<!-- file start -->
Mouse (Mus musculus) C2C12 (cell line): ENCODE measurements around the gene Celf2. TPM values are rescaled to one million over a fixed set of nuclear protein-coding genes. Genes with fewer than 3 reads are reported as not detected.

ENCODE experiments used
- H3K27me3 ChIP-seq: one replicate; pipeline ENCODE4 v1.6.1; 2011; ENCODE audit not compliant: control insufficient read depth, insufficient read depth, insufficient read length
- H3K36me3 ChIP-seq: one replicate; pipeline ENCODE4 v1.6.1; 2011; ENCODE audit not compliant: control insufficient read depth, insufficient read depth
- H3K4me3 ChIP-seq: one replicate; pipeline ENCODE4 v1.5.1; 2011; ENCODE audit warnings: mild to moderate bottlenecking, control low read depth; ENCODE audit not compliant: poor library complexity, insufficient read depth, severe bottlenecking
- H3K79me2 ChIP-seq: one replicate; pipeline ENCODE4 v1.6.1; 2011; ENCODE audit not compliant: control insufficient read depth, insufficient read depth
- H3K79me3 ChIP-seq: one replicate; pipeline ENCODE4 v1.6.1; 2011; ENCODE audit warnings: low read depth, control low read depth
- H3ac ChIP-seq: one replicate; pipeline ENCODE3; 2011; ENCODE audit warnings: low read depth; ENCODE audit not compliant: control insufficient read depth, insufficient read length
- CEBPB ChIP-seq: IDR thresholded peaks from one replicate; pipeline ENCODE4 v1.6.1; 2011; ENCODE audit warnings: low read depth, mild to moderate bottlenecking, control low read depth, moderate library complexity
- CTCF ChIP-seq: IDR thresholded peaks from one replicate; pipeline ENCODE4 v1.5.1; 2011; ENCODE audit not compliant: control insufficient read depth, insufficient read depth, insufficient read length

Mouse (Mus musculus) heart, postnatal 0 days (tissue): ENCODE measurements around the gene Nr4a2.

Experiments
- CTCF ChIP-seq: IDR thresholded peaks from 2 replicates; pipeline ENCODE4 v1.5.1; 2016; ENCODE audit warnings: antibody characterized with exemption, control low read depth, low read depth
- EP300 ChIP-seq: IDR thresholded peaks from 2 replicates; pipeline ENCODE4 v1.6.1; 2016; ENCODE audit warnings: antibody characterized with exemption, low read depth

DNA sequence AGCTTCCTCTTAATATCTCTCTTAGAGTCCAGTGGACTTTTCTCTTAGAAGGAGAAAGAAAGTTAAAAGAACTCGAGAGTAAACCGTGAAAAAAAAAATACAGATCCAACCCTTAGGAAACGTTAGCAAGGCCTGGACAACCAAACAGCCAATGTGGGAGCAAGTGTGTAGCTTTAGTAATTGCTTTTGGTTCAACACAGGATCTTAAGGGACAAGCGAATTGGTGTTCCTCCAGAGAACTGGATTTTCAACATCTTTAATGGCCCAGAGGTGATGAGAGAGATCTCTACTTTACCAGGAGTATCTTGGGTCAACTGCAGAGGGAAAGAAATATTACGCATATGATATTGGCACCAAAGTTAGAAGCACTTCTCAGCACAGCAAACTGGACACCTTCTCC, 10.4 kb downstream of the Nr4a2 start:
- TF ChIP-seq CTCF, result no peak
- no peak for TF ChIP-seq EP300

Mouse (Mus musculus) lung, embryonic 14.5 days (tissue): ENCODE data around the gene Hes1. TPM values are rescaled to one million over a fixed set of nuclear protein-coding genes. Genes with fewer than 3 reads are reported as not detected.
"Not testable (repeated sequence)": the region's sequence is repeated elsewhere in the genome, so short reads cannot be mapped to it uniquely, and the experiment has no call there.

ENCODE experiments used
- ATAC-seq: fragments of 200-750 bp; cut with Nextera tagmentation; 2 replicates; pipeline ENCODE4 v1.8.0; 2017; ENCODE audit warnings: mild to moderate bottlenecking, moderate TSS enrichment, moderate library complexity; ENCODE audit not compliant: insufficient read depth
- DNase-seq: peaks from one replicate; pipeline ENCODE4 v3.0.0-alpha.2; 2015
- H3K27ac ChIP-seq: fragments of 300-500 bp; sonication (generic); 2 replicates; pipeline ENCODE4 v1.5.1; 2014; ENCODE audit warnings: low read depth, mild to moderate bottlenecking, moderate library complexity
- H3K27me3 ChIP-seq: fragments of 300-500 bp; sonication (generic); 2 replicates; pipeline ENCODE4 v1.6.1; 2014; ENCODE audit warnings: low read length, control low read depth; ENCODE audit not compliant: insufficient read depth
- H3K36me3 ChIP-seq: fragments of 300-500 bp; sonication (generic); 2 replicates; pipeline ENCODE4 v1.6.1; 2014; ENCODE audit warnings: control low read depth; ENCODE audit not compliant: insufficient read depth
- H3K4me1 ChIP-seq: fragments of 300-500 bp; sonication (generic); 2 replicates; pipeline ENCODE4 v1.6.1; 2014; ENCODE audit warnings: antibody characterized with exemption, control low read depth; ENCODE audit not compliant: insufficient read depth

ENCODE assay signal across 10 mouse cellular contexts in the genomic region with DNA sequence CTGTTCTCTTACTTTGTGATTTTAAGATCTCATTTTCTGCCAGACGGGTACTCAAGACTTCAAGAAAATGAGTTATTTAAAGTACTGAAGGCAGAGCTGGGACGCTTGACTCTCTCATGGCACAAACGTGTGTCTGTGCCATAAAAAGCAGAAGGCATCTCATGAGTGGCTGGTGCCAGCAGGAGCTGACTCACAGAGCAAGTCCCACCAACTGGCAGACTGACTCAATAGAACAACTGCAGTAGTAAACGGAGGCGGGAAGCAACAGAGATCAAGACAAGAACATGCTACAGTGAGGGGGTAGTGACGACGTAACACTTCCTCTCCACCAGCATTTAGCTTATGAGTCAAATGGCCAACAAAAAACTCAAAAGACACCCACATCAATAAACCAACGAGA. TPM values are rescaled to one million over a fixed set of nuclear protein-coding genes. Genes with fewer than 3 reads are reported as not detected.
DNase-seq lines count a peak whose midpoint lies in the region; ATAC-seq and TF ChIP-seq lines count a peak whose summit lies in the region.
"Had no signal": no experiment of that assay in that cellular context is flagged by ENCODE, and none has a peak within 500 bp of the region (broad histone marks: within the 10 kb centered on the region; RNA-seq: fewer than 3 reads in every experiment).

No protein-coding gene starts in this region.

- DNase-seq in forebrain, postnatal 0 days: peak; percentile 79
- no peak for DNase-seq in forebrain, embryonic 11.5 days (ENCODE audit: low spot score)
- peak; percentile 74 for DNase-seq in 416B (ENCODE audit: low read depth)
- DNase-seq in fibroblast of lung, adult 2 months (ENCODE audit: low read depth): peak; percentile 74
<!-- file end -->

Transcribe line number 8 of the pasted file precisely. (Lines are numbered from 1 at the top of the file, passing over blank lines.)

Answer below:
- H3ac ChIP-seq: one replicate; pipeline ENCODE3; 2011; ENCODE audit warnings: low read depth; ENCODE audit not compliant: control insufficient read depth, insufficient read length